"Suspended coffee” is a tradition that began (by at least the early 2000s) in Naples, where it is called “caffè sospeso.” A customer enters a coffee shop and orders two drinks. However, the customer “suspends” the receipt of the second drink to give to a poor person who comes in. “Suspended coffee” became popular in Europe and reached the United States by 2013.
Many critics believe that there are better ways to donate to the poor than “suspended coffee.” The poor don’t always know about the concept to even enter a place such as Starbucks; a food bank has been suggested as a better way to feed the poor. Also, “suspended coffee” places an additional accounting burden on coffee shops.
Wikipedia: Caffè sospeso
A caffè sospeso (Italian: suspended coffee) or caffè pagato (paid coffee) is a cup of coffee paid for in advance as an anonymous act of charity. The tradition began in the working-class cafés of Naples, where someone who had experienced good luck would order a sospeso, paying the price of two coffees but receiving and consuming only one. A poor person enquiring later whether there was a sospeso available would then be served a coffee for free.
Telereggio (English translation)
A coffee ‘“suspended”
Let paid a coffee or a cappuccino those who can not afford it. It ‘s the appeal of the Ronde of charity, solidarity movement in favor especially the homeless, founded in Florence by theater director Paul Coccheri, actually for 10 years in Italy and all ‘foreign. L ‘initiative, “day National Pending “, was launched for Easter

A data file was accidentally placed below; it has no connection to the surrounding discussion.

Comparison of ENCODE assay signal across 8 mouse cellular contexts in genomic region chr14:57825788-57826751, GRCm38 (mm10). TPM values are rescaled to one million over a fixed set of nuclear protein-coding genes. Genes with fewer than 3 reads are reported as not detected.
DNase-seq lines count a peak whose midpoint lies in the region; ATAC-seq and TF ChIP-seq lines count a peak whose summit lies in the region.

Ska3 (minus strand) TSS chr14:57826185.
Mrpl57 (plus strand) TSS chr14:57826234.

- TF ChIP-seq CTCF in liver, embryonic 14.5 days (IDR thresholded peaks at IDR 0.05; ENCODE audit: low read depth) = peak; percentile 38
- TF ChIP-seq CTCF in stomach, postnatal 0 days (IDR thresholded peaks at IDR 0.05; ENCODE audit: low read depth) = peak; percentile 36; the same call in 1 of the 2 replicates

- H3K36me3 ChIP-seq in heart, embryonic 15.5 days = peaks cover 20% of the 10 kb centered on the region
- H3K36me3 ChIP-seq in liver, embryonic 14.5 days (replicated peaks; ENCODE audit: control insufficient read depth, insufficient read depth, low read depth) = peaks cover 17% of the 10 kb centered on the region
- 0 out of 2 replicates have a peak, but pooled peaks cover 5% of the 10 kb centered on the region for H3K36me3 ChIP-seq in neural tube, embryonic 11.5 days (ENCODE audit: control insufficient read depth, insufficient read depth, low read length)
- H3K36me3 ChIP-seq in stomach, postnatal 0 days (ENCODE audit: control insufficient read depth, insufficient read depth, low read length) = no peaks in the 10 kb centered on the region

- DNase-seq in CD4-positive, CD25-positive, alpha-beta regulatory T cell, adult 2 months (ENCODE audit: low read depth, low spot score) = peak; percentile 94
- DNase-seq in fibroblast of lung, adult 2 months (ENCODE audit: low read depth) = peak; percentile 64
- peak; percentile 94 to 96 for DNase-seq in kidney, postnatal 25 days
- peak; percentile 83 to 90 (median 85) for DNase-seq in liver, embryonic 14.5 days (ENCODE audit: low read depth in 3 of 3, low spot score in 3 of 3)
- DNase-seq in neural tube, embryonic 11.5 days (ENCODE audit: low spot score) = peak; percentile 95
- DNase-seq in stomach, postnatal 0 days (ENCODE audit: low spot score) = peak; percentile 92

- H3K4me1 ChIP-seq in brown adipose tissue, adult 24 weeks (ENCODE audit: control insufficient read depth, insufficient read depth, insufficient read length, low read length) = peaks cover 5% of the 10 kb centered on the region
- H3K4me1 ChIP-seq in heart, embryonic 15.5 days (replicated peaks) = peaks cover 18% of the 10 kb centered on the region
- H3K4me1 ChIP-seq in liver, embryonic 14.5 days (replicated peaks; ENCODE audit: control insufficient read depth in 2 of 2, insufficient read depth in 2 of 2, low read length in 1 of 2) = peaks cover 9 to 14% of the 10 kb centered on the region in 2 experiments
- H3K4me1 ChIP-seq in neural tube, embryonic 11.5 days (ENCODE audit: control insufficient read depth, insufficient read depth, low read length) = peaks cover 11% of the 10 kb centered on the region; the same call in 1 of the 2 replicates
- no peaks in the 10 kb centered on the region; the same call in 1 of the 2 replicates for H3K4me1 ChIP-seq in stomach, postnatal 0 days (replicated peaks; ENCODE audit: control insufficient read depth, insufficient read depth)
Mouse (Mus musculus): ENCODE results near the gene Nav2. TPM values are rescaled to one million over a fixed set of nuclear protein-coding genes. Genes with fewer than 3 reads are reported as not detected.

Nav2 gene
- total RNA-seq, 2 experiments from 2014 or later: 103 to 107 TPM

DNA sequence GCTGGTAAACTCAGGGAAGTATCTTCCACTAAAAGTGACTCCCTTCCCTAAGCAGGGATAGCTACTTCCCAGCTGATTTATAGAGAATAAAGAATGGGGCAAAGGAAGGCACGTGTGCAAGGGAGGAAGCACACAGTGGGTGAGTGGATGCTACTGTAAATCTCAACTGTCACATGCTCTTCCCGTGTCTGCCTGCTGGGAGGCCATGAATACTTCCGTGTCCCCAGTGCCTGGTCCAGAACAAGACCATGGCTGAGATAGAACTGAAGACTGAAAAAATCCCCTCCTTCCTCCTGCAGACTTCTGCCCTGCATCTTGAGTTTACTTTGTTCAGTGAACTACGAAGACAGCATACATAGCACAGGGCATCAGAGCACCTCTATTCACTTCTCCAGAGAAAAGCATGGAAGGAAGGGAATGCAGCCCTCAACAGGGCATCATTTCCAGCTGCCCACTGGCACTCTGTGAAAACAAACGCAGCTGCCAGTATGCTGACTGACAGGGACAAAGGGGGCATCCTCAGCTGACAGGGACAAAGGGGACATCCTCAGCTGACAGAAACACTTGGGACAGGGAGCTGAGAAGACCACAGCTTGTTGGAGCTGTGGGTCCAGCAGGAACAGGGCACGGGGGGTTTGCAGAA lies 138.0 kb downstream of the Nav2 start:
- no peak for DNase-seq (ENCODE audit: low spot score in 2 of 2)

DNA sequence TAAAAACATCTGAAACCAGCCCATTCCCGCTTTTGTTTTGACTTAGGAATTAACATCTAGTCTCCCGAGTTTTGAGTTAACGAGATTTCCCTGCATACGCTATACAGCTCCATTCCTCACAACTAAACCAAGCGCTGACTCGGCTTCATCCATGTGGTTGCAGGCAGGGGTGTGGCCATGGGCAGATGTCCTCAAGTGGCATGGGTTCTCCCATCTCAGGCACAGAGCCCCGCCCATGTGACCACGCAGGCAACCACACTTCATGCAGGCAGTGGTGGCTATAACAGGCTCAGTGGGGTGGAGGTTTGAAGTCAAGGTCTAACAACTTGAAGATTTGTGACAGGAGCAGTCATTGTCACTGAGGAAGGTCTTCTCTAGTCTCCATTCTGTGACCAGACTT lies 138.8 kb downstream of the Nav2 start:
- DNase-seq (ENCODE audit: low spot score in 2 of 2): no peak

April 12, 2004
Digitale bourgeosie (German)
Digitale bourgeosie (English translation)
November 22, 2005
Written by Chris Fried in Caffè
Very nice tradition:
Sospeso Cafe (Italian: “Reversed") - “? C’e un Sospeso” An espresso for a good cause you can hear it calling every day in the coffee bars of Naples. It means “Is there a repealed?” And is rooted in an ancient Neapolitan tradition of helping.
The principle: If you had a nice day, is a good business succeeded or you just want to make a social contribution, we ordered a “Sospeso”. That is, you drink an espresso and paid two. Then comes along someone who can not afford a coffee because of its poverty, he asks after the “repealed” and can be drunk for free. Thus, even people who are doing poorly, participate in social life.
December 28, 2008
Sospeso – The Coffee in Suspension.
(...) However I was unaware of the significance of the name “Sospeso”. It comes from a tradition in Naples where customers can order a “Suspended” coffee. As a sign of your good fortune, you can order a café “Sospeso”. You pay for 2 coffees and receive 1. When someone not so fortunate comes along, they can ask the Barista if there are any “Sospeso” coffees available, and they receive the “Suspended” coffee.
Italian Coffee Break part 1 — Paying it Forward in Naples
Nearly 100 years ago a unique coffee tradition began in the city of Naples. Customers of coffee shops would pay twice for one espresso, instructing the barista to log the paid but untaken beverage in an “in suspense” chart (caffè pagato or a caffè sospeso). The barista would record what the patron paid for, such as an espresso, cappuccino or even a pastry. Paid items would remain in the log book until someone less fortunate would come and inquire if there was anything paid or in suspense. The barista would check the log and say: “Yes, there is a paid cappuccino. May I serve it to you?”